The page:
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The multi-talented team of singers and songwriters infuses vibrant energy into classic praise themes, crafting cutting edge worship music for believers world-wide.We’ve covered the best business books recommended by Buffett and the best overall. Many cover similar topics, such as communication with male coworkers and work-family balance, but no two are exactly alike.She imparts practical advice throughout, inspired by a real-life email questions at the beginning of each chapter.Her one-liners, including “It is appropriate to go above your boss’s head when he or she is managing you to fail,” are inspiring.Predictably, they also work hard, leading to favorable results in school and on the job.Though the book only covers female business owners (as opposed to those who made their fortunes climbing the corporate ladder), it illustrates success patterns useful to the average Josephine—especially if she hasn’t already read the (very similar) “Millionaire Next Door.” by Carolyn Kepcher Kepcher tells her life story as an executive and family woman in this brief and often humorous book.Men, on the other hand, take leadership positions to avoid being one-upped.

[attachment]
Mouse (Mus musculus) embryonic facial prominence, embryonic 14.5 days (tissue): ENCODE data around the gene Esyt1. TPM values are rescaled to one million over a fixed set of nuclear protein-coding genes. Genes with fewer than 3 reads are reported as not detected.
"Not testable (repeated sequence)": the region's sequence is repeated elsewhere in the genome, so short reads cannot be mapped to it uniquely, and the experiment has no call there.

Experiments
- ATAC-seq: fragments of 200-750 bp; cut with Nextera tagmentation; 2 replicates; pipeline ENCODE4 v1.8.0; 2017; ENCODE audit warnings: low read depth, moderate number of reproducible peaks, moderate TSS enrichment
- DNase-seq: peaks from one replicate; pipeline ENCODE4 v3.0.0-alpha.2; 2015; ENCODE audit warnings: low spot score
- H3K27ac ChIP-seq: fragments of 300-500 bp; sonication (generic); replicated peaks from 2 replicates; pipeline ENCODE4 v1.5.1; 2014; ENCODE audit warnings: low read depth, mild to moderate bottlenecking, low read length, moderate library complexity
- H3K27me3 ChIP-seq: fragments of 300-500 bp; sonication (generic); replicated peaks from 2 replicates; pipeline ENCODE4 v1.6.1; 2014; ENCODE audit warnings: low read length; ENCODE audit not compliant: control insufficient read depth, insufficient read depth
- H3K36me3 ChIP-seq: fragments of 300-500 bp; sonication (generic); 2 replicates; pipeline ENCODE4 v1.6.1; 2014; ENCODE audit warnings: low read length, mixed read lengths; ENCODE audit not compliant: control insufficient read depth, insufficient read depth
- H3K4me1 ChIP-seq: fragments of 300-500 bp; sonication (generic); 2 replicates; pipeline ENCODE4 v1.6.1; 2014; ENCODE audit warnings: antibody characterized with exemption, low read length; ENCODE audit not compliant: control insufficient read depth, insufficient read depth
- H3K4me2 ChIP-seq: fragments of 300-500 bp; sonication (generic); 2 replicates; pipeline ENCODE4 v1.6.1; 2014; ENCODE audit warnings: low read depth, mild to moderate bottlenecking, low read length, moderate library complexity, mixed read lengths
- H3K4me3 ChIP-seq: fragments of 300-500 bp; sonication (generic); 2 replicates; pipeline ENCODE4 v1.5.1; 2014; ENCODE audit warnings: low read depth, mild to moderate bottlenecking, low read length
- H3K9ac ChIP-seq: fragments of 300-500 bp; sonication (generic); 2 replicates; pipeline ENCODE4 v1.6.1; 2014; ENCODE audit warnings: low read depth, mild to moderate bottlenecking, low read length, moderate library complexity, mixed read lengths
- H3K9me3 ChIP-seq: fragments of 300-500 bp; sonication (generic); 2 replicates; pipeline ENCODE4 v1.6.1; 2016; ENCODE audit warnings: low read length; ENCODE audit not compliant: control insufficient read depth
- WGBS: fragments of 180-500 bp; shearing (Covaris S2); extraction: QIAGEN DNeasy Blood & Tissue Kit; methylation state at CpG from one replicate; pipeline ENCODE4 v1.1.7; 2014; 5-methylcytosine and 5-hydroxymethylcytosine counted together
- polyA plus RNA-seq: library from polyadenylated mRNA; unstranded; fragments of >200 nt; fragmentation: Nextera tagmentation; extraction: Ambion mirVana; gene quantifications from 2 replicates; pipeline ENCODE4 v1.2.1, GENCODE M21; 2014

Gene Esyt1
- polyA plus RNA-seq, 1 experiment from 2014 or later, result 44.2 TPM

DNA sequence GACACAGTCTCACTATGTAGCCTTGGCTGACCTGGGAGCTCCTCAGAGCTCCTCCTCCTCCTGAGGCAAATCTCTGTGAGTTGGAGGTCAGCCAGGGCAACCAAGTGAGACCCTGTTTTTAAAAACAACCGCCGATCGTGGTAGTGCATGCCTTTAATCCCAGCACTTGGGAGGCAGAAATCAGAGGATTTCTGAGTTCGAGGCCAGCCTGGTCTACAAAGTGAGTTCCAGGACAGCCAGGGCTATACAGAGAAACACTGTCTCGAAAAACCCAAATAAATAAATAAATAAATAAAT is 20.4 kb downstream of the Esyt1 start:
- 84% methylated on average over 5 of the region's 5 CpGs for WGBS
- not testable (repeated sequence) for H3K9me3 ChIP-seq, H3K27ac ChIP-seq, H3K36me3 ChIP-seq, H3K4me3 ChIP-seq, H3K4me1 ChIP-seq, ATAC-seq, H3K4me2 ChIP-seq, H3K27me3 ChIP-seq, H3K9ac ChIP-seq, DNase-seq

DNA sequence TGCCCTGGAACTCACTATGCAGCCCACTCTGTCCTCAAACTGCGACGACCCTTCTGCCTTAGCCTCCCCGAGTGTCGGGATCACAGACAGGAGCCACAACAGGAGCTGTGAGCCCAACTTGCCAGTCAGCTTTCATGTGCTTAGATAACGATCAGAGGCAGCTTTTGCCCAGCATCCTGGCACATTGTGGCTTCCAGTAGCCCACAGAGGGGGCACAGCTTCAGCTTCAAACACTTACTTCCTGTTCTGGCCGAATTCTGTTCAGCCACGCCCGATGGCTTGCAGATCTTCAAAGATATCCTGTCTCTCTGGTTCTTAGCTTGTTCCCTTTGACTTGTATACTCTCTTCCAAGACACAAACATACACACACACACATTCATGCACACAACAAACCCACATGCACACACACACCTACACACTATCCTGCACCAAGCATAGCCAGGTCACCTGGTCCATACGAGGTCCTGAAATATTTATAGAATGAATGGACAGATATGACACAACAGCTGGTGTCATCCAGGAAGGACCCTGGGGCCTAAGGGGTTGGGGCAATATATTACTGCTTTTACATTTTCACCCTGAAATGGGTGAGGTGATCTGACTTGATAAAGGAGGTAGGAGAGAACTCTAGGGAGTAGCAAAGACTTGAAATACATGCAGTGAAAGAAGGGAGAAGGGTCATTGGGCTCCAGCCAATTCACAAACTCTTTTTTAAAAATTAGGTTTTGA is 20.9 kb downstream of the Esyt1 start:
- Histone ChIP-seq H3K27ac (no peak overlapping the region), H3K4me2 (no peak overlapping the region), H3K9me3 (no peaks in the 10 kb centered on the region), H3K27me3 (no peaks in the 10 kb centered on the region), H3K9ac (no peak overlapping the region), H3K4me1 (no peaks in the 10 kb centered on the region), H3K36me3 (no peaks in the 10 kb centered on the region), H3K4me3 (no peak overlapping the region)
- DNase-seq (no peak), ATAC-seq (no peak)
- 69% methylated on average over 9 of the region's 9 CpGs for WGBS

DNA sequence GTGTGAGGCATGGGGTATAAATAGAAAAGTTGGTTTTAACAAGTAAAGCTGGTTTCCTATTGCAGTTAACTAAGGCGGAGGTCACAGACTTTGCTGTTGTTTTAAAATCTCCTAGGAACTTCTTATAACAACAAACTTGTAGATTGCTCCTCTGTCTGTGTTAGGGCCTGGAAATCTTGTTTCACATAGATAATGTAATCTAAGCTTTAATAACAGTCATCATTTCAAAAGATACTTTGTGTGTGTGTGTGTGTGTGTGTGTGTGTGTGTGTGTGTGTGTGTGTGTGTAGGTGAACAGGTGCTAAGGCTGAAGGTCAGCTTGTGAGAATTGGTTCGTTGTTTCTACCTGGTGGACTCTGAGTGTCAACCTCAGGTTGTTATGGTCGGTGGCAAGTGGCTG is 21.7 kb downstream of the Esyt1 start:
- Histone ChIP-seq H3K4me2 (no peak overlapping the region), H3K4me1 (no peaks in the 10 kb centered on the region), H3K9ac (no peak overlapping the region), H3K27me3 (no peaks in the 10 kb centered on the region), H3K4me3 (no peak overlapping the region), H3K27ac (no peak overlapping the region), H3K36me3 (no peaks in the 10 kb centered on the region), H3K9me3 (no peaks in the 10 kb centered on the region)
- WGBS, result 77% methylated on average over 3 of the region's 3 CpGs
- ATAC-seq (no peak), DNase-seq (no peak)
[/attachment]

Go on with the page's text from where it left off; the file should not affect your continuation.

Useful for women working in corporate America, though it will leave entrepreneurs shrugging. Stanley The “Millionaire Next Door” made millions of readers aware prodigious accumulators of wealth (PAWs) might be more budget- than bling-oriented.
Women will forsake an opportunity to negotiate if it means avoiding conflict.
This hurts individual women in the long run, as they forsake additional money, prestige, or other benefits.
by Linda Babcock and Sara Laschever Babcock and Laschever explore why women hesitate when it comes to asking for what they want.
Using a number of academic studies, the authors illustrate how women’s hesitation to negotiate comes from a fear of destroying the personal relationship involved, while men see it as a routine part of business.